Title: Unfettered Hope: A Call to Faithful Living in an Affluent Society
Author: Internationally renowned theologian, author, and educator Dr. Marva J. Dawn has served as Teaching Fellow in Spiritual Theology at Regent College in Vancouver, BC, Canada. Under Christians Equipped for Ministry (CEM), she has preached and taught at seminaries, clergy conferences, churches, assemblies, and universities throughout the United States and world. A scholar with four masters degrees and a Ph.D. in Christian Ethics and the Scriptures from the University of Notre Dame, Dr. Dawn has also been a popular preacher and speaker for people of all ages. She is the author of numerous articles and over 20 books, several of which have won awards and\or been translated into several languages. Marva (who is now officially retired) and her husband Myron (a retired elementary school teacher) live in southwestern Washington State. (Adapted from the bio on her website.)
Why This Book?
Last year one of my wife’s best friends was getting rid of some books and asked if I wanted to peruse the stack. I could keep whatever I wanted and give back the rest. “Sure, why not,” I said aloud (while joyfully squealing in my heart). I love reading good books and this would give me a perfect excuse to acquire some without breaking my “don’t buy a new book until you finish an old one” policy. The second I saw this one, I knew I’d be taking it.
Marva Dawn is an author I had been wanting to read for a while. I had heard about her work in spiritual theology (having co-authored a book with Eugene Peterson) and when I saw the themes covered in this book (Christian spirituality, technology, affluence, poverty), I knew she’d be scratching an itch I’d had for a long time.
What’s It About?
The book begins with an uneasy question: Why are our hopes so fettered? As a Christian author writing for a primarily Christian readership, Dawn invites Christians who live in affluent, western society (which includes me) to explore what it is that fetters our hopes and the hopes of those around us, so that we may be freed to embody the hope of the gospel as agents of justice for the world’s poor. In her words,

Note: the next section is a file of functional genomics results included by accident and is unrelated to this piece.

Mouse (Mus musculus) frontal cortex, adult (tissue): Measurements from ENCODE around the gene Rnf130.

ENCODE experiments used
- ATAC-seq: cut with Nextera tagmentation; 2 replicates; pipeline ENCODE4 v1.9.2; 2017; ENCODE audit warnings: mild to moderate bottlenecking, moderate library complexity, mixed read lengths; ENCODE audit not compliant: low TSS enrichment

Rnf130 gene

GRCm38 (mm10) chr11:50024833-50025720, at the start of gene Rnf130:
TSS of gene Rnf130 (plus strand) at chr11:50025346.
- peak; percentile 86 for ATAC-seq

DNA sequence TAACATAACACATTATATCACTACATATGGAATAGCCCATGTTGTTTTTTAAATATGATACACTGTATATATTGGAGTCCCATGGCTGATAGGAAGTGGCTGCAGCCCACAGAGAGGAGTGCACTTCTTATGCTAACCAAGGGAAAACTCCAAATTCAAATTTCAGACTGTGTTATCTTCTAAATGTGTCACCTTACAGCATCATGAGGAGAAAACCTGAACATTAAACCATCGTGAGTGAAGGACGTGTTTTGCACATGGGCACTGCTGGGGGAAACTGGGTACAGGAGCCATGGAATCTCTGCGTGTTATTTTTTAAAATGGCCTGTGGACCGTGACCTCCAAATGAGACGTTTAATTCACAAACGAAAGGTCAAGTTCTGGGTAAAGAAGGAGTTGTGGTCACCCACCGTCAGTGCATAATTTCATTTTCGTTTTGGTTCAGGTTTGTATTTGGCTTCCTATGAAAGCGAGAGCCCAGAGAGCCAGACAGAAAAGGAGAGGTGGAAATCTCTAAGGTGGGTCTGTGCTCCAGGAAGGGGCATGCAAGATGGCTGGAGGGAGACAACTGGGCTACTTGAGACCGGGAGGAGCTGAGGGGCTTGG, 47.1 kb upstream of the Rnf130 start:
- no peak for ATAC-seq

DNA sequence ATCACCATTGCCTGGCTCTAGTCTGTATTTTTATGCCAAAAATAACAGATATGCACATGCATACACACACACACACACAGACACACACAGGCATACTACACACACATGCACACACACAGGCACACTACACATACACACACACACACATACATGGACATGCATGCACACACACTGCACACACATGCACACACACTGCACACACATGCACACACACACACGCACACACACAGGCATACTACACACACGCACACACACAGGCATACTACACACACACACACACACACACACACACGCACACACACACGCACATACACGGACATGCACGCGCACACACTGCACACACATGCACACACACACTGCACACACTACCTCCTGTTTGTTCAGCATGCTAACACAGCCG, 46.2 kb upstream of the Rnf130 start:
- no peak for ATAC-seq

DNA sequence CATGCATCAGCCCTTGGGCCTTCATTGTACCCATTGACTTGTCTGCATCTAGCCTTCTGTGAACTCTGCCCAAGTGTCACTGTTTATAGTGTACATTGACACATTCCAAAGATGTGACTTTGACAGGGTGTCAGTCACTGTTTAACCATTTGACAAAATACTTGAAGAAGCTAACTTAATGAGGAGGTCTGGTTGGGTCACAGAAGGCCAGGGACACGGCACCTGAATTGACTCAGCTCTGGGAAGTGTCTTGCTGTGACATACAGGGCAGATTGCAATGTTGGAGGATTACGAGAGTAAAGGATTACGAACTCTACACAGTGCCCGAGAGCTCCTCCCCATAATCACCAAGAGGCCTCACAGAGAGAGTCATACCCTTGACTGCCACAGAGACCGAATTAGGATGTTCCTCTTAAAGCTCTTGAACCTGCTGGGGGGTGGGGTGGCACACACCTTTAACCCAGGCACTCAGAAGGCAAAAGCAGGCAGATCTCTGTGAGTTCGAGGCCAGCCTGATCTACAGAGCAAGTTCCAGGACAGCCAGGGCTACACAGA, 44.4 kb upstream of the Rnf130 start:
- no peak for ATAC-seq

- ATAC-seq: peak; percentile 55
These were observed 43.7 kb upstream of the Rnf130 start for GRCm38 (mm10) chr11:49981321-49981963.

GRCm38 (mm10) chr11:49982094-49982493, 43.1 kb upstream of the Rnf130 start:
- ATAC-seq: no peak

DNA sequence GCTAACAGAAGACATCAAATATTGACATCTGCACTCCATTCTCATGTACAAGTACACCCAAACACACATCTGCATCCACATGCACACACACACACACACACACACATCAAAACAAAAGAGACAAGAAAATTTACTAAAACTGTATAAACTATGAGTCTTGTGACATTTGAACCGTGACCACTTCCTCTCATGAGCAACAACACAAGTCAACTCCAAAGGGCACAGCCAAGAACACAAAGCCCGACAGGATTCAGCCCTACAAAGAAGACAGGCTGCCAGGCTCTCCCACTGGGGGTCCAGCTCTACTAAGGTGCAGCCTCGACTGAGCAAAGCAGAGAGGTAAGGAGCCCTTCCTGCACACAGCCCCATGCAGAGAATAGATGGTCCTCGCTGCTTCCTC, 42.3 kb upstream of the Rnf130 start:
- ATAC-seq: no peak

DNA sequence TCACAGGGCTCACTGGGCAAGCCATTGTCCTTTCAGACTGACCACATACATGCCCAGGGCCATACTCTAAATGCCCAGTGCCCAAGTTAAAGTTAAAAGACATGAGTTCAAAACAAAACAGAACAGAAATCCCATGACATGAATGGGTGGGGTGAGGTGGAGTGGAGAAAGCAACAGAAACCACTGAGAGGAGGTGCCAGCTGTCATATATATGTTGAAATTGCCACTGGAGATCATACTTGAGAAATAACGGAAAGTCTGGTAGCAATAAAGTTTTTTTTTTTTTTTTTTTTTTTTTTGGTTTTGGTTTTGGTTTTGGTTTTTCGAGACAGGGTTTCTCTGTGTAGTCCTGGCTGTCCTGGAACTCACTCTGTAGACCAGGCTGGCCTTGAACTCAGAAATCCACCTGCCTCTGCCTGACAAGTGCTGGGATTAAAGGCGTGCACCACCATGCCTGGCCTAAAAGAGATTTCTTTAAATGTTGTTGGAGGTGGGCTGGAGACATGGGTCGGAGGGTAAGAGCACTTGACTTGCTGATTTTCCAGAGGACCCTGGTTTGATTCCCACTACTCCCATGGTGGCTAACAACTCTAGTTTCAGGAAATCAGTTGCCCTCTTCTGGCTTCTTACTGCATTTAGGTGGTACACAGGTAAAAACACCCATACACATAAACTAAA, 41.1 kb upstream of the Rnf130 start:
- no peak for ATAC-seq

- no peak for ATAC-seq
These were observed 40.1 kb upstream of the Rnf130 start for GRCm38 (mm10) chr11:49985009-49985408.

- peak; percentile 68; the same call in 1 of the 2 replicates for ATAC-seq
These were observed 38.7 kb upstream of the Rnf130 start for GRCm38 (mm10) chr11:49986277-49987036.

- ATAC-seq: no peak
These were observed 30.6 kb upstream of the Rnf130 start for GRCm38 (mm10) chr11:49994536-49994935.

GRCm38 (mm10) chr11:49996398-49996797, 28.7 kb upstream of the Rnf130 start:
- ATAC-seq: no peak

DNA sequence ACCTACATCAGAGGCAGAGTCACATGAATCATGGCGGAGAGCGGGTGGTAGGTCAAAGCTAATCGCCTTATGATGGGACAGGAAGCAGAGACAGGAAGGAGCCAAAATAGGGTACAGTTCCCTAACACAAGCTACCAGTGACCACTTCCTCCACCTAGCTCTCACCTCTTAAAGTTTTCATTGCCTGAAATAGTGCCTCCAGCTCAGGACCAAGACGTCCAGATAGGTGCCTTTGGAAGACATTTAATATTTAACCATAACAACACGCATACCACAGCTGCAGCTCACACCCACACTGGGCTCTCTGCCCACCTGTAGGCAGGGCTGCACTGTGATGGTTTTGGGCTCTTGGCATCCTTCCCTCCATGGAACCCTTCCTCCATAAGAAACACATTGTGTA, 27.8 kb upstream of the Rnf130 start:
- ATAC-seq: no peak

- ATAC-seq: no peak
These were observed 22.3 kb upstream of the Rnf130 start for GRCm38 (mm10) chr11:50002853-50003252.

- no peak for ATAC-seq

My goal in this book is to make as vividly clear as possible the kinds of fetters we (who are the world’s possessors) experience and to show as radiantly as possible the gloriously magnificent hope of the Christian faith, so that we are liberated from the former by the power of the latter and thereby enabled to work more urgently against the injustices that fetter the hope of the dispossessed (Intro, xvii).
So what is the cause of our fettered hopes? To answer this question, Dawn reminds us that the Biblical concept of “principalities and powers” (Col 1) has less to do with “little spirits flying around and spitting sulfur” and more to do with “human institutions created for good, but [which] share in the fallenness of the world and thus overstep their proper vocation” (Intro, xx). She then identifies technology as the reigning power in our society. Drawing heavily upon the late French sociologist and theologian, Jacques Ellul, as well as contemporary philosopher, Albert Borgman, she describes how our “technological society” feeds the hyper-consumerism, purposelessness, and economic injustices that characterize western culture. Dawn is quick to point out that the problem is not technology per se, but the various and complex ways we use and become enslaved by the “technological milieu” in which we live. Dawn concludes that our unhealthy relationship with technology results in
a variety of kinds of violence – not only of the rich over the poor, as more and more resources become devoted to the technological advancement of the few rather than to the alleviation of the poverty of the many, but also against our own personhood when we are ensnared in the way of life precipitated by the technological milieu and its rule. Thus our world is characterized by the despairs of the hopelessly enmeshed” (52).
Let’s be honest. We all love the benefits of technology, right? But do we ever question it? While I don’t have the space to recount the details of her argument, Dawn poses some interesting questions intended to get us thinking more deeply about our relationship with technology, including:
Does the computer really save us time and worry?
Does all this information help us think?
Do I really need all this stuff?
How does language hide our enslavements?
Is faster always better?
Each question is followed by thought-provoking reflections. For example, in response to the question How does language hide our enslavements? she writes,